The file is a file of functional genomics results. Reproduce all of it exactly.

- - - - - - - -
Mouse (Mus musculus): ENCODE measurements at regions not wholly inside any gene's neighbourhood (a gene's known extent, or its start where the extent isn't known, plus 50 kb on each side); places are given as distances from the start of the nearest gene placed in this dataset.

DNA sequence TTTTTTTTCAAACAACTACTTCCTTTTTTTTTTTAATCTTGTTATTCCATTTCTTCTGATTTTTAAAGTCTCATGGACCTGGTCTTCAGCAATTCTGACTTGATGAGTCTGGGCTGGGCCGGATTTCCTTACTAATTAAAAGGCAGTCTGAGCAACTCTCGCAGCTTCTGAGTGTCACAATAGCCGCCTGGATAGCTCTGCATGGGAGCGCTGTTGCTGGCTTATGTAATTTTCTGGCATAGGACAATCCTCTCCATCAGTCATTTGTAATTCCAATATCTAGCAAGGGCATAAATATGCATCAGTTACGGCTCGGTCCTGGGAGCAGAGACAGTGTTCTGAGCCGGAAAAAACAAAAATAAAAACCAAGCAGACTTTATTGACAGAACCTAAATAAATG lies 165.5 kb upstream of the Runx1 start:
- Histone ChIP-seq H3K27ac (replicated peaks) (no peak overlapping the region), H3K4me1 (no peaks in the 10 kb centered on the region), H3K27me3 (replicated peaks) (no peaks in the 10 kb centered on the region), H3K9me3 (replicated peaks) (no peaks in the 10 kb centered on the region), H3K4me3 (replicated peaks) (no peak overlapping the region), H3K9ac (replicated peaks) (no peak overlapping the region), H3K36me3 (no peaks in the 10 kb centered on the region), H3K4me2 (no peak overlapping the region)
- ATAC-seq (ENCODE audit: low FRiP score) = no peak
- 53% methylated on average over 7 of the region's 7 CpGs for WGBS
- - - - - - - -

Mouse (Mus musculus): ENCODE measurements at regions not wholly inside any gene's neighbourhood (a gene's known extent, or its start where the extent isn't known, plus 50 kb on each side); places are given as distances from the start of the nearest gene placed in this dataset.

DNA sequence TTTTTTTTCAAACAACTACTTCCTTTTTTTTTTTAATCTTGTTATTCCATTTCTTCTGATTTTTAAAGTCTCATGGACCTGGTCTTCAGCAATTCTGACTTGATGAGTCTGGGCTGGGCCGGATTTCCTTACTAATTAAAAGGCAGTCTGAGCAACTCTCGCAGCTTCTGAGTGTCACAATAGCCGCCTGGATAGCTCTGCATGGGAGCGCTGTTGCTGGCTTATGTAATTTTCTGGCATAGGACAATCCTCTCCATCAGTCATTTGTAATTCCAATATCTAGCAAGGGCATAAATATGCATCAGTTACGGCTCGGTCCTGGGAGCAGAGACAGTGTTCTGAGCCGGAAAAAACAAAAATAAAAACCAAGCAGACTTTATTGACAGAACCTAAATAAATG lies 165.5 kb upstream of the Runx1 start:
- Histone ChIP-seq H3K27ac (replicated peaks) (no peak overlapping the region), H3K4me1 (no peaks in the 10 kb centered on the region), H3K27me3 (replicated peaks) (no peaks in the 10 kb centered on the region), H3K9me3 (replicated peaks) (no peaks in the 10 kb centered on the region), H3K4me3 (replicated peaks) (no peak overlapping the region), H3K9ac (replicated peaks) (no peak overlapping the region), H3K36me3 (no peaks in the 10 kb centered on the region), H3K4me2 (no peak overlapping the region)
- ATAC-seq (ENCODE audit: low FRiP score) = no peak
- 53% methylated on average over 7 of the region's 7 CpGs for WGBS